NEW YORK -- Only hours before today's school opening, officials were trying to find classrooms for students displaced by an asbestos crisis.
At least 43 schools were closed.
"With all the moving around of students, there won't be a lot of teaching going on," said a middle school teacher from Queens.
Schools Chancellor Ramon Cortines pleaded yesterday for the city to "pull together" for a school opening certain to be fraught with problems.
"There is going to be some confusion, but we need to get schools started, and we have to focus on the hundreds of thousands that are going to be OK," he said yesterday.
But parents, who know well the turmoil that can occur even during an ordinary first day of school, were concerned about the kind of schooling their youngsters would get in such chaotic conditions.
A Brooklyn school board, fearing that youngsters may still be exposed to asbestos hazards, voted last night not to open any schools today.
District 19 School Board member Undean Ford said parents in the East New York district do not feel reassured that schools are safe because they have seen none of the asbestos test results.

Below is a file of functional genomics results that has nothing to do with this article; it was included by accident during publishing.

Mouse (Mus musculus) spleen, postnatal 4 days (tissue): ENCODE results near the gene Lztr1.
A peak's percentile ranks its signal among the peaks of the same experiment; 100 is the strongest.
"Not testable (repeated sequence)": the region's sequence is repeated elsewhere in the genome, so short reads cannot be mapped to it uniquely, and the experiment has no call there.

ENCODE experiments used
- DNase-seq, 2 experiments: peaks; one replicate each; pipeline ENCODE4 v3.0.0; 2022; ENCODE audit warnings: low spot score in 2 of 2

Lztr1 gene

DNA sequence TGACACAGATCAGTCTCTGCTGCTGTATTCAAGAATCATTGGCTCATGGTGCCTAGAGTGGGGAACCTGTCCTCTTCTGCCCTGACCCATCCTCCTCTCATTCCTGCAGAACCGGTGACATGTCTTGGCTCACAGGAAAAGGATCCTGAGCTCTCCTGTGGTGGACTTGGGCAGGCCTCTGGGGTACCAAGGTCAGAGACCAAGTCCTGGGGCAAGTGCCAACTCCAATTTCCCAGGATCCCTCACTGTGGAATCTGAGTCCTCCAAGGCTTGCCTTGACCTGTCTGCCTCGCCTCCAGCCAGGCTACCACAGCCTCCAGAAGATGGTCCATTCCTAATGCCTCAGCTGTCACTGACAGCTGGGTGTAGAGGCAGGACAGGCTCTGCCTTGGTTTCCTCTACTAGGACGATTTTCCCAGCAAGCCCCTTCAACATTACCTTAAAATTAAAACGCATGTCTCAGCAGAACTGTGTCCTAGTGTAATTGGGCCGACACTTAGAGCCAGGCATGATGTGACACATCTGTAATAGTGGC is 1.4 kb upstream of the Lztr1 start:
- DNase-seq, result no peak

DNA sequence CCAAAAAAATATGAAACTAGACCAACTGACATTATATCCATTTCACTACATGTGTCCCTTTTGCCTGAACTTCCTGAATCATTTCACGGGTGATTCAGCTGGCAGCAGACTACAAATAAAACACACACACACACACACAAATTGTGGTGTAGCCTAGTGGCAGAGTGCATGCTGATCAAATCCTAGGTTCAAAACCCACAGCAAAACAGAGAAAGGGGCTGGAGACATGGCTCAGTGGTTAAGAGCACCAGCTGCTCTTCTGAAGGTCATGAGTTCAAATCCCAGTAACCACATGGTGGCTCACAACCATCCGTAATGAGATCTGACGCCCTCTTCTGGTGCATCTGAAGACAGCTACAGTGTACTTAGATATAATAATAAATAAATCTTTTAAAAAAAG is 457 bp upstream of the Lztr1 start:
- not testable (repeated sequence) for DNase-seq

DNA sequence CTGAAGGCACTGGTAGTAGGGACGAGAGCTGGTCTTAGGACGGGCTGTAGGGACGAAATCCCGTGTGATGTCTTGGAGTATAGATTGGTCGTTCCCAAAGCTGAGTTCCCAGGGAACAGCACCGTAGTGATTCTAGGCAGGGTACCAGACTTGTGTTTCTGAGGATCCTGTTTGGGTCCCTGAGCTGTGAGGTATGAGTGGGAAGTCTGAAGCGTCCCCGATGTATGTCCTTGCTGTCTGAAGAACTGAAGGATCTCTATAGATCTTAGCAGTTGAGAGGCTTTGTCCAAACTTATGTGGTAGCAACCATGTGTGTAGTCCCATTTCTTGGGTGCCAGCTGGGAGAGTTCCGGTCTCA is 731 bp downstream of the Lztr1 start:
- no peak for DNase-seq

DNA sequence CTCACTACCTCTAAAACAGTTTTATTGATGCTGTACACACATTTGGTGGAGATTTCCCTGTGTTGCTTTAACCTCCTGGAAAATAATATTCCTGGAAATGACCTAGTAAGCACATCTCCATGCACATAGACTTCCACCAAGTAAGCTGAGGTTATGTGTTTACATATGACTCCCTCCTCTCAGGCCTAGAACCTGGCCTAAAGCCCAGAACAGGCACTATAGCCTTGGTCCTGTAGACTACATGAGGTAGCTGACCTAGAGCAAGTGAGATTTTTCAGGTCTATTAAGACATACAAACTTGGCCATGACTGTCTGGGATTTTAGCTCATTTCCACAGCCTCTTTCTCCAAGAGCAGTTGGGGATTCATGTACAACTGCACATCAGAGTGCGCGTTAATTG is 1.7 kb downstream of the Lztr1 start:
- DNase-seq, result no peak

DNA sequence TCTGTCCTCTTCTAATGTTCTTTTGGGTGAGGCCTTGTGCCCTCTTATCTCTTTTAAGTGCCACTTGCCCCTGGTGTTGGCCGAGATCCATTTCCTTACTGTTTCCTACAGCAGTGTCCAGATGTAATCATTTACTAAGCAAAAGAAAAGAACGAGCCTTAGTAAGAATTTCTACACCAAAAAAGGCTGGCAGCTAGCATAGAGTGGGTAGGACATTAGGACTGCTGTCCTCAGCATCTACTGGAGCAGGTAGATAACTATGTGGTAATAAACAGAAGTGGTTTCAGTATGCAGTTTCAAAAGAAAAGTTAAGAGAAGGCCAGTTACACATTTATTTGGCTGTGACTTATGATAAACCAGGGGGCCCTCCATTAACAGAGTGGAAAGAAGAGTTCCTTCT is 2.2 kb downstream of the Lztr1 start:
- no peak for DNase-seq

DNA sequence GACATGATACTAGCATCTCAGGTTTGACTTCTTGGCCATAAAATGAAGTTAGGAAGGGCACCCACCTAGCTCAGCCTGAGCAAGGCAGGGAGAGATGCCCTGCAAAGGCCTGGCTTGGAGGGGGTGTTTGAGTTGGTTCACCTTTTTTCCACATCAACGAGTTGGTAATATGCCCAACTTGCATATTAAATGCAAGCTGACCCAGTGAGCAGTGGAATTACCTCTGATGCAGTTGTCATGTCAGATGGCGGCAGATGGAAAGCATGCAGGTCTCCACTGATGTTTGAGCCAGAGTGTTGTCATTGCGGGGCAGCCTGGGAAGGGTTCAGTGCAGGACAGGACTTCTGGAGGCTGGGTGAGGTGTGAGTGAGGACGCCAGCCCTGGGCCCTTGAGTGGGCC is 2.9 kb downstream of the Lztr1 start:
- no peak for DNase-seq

"We are not sending our children until we're sure each school is free of asbestos," she said.
Lilly Lopez, a Brooklyn parent from District 15 and member of Parents Coalition for Education, still was not sure yesterday whether she should send her three children to school.
If they do go, she said, she will accompany the two youngest.
"If I think it looks OK, I'll leave my kid," she said. "If there's too much craziness, I'll take them to work with me."
District 30 in Queens also had threatened to defy the Board of Education and keep schools closed.
The start of classes was postponed for 11 days to give officials extra time to reinspect buildings for asbestos damage after it was learned six weeks ago that initial inspections had been botched.
As of last night, the official Board of Education list of closed schools included 42 elementary, middle and junior high schools, one high school, and 13 special education programs.
Officials estimate that some schools could stay closed for up to six weeks.
In many of the buildings that will open, some rooms and hallways will be sealed and students will attend classes at alternate sites.
Some students will double up with other classes or be taught in gyms and auditoriums.
Some students will have shortened schedules and will attend classes until 5 p.m.